1. Jimmy

    And it is Gillard who is the Liar.

  2. rossco

    Ah, but we need to know which of these statements were in writing and which were just oral. We know from Abbott’s own admissions we should only believe his written words, the rest are just off the top of his head and may or may not be true.

  3. Jimmy

    Rossco, That is exactly what I find so galling about this whole thing, Abbott admit’s he lies when it suits and is held up to be a example of honesty in politics, Gillard changes from having an ETS to a Carbon tax becoming an ETS due to there being a hung parliament and is damned as a liar.

    Are we through the looking glass here?

  4. denise allen

    Abbott is just a scaremonger…he can say what he likes without anyone challenging him on his policy…the facts behind it and its costs…its about time some journo stood up and began asking questions of him…

  5. Dawn Baker

    Hoisted by his own petard, or is he speaking with a forked tongue? Thanks Bernard!

  6. Jimmy

    Denise – Jon Faine called him on his “going it alone” comments this morning which lead to Abbott blustering Abbott China commissioning 2 new coal power plants every month (apparently this is going to go on forever) but Faine didn’t seem to contiue to press.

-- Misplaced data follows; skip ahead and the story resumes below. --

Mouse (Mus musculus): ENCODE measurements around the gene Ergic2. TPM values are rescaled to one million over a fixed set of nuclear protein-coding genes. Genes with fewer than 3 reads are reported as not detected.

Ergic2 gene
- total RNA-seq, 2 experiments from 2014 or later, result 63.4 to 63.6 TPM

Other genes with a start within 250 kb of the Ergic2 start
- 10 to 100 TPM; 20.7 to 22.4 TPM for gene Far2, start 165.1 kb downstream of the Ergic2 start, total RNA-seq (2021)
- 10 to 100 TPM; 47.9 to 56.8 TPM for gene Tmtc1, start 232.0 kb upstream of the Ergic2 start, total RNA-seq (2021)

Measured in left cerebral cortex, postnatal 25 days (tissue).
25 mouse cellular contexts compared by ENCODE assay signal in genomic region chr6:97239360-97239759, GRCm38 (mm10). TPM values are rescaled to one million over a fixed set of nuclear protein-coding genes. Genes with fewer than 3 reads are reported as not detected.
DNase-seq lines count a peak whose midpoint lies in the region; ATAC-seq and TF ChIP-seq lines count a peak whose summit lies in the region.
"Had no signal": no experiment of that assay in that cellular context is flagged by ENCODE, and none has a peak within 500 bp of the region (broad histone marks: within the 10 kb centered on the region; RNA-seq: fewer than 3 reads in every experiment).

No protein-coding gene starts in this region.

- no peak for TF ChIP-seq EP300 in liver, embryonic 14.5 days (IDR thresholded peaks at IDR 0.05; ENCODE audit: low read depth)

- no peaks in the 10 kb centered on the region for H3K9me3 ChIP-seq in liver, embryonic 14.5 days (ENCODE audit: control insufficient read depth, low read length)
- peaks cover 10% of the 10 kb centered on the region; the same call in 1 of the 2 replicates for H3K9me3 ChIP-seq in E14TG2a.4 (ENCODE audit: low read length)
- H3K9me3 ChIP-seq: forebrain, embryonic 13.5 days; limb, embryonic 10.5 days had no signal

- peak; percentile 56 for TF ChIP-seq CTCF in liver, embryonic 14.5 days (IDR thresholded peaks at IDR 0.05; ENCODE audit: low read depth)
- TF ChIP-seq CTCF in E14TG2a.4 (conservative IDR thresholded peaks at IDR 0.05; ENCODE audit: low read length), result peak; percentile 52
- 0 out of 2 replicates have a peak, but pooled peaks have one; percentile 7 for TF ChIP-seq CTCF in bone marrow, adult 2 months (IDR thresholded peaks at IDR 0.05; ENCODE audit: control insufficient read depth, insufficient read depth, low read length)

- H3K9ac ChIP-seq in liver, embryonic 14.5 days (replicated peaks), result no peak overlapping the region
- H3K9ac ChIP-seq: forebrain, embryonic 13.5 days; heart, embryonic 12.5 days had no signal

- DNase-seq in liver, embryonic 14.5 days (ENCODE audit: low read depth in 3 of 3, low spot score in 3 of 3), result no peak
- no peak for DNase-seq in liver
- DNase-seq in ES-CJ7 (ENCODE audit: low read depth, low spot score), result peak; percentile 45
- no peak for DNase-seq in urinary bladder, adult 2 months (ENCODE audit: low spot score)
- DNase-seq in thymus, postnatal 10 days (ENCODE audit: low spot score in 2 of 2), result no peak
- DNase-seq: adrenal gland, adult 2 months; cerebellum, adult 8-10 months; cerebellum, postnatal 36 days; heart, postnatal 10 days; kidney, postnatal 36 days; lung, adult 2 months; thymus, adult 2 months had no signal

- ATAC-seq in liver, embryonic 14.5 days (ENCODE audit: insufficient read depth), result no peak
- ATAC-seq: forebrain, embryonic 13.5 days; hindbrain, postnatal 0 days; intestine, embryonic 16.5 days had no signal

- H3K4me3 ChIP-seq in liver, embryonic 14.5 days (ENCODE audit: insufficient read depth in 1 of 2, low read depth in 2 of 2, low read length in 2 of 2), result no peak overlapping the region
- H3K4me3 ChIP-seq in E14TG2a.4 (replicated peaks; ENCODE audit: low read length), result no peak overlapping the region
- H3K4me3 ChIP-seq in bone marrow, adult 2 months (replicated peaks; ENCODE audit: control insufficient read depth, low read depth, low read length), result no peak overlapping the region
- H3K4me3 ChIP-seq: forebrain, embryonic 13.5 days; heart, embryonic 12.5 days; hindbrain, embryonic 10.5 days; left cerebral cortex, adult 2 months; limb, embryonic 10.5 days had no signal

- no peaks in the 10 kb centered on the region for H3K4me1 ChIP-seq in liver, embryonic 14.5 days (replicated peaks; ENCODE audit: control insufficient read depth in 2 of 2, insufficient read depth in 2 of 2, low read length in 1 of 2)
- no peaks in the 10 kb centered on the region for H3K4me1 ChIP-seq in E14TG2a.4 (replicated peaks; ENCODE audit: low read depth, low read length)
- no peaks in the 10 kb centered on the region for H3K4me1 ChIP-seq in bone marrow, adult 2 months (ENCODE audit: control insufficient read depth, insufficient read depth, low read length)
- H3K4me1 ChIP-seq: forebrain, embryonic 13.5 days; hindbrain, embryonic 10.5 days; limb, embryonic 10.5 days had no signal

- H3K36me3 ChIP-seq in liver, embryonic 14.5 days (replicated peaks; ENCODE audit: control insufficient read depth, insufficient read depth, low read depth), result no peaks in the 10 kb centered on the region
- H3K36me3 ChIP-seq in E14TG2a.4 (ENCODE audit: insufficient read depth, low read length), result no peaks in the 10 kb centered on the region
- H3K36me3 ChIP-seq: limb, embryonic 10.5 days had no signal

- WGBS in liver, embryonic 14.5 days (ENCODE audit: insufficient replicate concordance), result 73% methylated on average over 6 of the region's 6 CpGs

I agree though he doesn’t get held up to enough scrutiny.

  7. shepherdmarilyn

    I can’t work out if he is advocating for more pollution and not one dimwitted journo asks that simple question.

    That should put the cat among the pigeons I would think.

  8. snoodie

    Most news comments discuss whether a politician lied. The BIG issue is increasingly felt climate change and the best way to tackle it. A transition to an ETS will ensure businesses can reliably innovate and invest in cleaner energy sources through an efficient market mechanism. There’s no point lying to future generations that we did everything we could to leave them a better world – the Coalition under “NO” Abbott are stuck in the 50’s. We must act, PM Gillard is showing leadership and putting the nation before politics and polls.

  9. paddy

    Well done Bernard & Nikki. Loved the true irony of your piece today.
    Tony Abbott only grants interviews to……..Tony Abbott. 🙂
    (Or at least a simpering pale copy of himself.)
    He never quite recovered from the shock of Red Kezza actually asking questions about policy.

  10. Altakoi

    Maybe Tony thinks be should be able to speak Ex Cathedra and we can ignore all the other bits.